It was a solid week of slipping every time I took a step outside.
Nearly a foot of snow blanketed the Pacific Northwest, and being a transplant, I found myself unprepared. I didn’t own a single pair of weatherproof shoes, so I traipsed through the snow in soaking wet faux suede booties. I wore a fleece pullover under my heaviest coat. And with every step, I walked like a baby—lots of pauses and bracing for the impending fall.
By the end of the week, the snow was finally almost gone—puddles and the tallest snow piles were all that remained. As I walked through the church parking lot that Sunday, I stepped on what I thought was just a wet spot. Nope. Black ice. I had a couple of unexpected bumbling steps, when a simple phrase came to mind: “to him who is able to keep you from stumbling.”
“Thank you, Jesus” raced through my mind as I kept walking. And it occurred to me—rather, the Spirit showed me—that so much of my spiritual energy goes into keeping myself from falling. I’ve trained myself to anticipate every possible threat to my Christian life, whether they’re different opinions, institutions, or even people.
Those words, “to him who is able to keep you from stumbling,” come from Jude 24. The small but mighty book of Jude calls the Church to “contend for the faith” (v. 3), to recognize wolves and false teaching and to stand firm against them. If you didn’t know any better, you might think the book of Jude is a call to do better at avoiding heresy. But the doxology that closes the book, verses 24–25, enlighten us about what God wants us to notice:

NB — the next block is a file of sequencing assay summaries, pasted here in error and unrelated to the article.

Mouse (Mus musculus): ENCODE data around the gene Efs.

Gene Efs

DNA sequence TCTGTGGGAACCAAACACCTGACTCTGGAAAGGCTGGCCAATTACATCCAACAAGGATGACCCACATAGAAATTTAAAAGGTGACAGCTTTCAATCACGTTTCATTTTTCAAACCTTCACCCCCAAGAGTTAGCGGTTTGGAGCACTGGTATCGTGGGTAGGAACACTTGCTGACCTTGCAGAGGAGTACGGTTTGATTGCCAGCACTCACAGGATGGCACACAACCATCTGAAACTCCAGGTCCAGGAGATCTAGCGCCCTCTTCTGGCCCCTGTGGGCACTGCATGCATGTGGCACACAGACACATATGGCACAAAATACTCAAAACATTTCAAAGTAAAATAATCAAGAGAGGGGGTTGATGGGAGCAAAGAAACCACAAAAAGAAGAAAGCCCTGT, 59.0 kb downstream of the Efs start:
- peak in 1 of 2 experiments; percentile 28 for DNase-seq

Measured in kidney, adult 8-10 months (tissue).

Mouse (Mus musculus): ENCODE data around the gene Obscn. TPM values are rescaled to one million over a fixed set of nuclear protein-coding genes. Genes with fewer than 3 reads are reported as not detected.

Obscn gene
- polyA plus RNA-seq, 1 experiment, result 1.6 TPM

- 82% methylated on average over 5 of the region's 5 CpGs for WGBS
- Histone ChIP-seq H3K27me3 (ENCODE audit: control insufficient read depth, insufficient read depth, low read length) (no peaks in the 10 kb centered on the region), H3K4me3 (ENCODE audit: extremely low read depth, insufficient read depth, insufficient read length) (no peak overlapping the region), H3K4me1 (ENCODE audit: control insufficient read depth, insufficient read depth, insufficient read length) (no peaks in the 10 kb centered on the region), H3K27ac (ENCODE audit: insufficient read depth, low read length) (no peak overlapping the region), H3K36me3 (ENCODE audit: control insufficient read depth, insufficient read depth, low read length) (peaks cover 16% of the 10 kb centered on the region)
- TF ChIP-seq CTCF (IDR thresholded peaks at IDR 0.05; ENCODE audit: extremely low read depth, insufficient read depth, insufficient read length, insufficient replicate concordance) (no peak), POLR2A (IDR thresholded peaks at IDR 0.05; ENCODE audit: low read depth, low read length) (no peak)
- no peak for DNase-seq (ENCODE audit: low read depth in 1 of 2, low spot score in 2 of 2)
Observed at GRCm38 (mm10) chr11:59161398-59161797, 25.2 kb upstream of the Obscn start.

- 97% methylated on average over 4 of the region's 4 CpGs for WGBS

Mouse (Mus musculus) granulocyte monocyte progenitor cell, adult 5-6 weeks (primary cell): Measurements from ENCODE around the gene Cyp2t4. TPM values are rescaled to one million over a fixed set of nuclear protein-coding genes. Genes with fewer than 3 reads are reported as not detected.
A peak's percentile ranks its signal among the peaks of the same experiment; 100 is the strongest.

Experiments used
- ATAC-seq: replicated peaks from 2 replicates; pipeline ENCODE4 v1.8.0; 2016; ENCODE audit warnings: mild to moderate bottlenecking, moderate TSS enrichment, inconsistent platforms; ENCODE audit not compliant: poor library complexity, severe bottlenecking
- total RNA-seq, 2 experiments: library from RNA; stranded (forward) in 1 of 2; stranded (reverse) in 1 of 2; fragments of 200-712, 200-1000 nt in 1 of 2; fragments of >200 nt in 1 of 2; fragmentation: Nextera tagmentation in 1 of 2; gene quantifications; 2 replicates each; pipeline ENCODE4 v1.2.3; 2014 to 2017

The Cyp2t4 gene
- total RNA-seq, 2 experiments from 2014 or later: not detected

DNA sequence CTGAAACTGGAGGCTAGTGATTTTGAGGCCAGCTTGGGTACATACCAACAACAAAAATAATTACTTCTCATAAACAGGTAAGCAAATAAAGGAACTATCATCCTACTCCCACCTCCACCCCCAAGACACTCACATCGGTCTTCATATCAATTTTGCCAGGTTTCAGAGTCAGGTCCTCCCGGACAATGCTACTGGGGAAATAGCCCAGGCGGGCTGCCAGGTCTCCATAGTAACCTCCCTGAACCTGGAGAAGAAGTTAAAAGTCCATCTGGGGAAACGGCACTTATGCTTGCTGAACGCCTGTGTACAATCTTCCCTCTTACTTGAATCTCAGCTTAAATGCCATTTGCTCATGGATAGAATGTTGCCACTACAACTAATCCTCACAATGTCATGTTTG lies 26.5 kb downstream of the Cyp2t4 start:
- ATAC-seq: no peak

Now to him who is able to protect you from stumbling and to make you stand in the presence of his glory, without blemish and with great joy, to the only God our Savior, through Jesus Christ our Lord, be glory, majesty, power, and authority before all time, now and forever. Amen.
Jude is calling his readers to fight for the faith, to take a stand even when it’s hard, not so that we will not stumble, but because we know God will keep us from stumbling.
Do you see the difference?
This means I don’t have to manage threats to my Christian life. I don’t have to be afraid that any wind of change could shipwreck my faith and send me to the nearest atheist club. I can face whatever troubles come my way because I know God is holding and keeping me for his own.
When I fear my faith will fail, Christ will hold me fast;
When the tempter would prevail, He will hold me fast.
I could never keep my hold through life's fearful path;
For my love is often cold; He must hold me fast.
“He Will Hold Me Fast,” Ada Habershon and Matt Merker
There’s so much comfort for us when we’re certain that we’re kept by God. He didn’t rescue us from the power of sin and leave us to keep our hands out of the forbidden cookie jar. No, he rescues us, sustains us, and empowers us. When God calls us to take a step of faith, he’s calling us to follow him to a place where he already is. He gives us his power, his wisdom, his mercy, his love—all as evidence that he has kept us, he is keeping us, and he will keep us until the day we see him face-to-face.
So what about you, then? Where do you need assurance that God is keeping you? Where do you need to stop managing threats and take a step of faith? How would your life be different if you trusted completely in “him who is able to keep you from stumbling”?
May we strive to find rest in the mercy of the God who keeps us!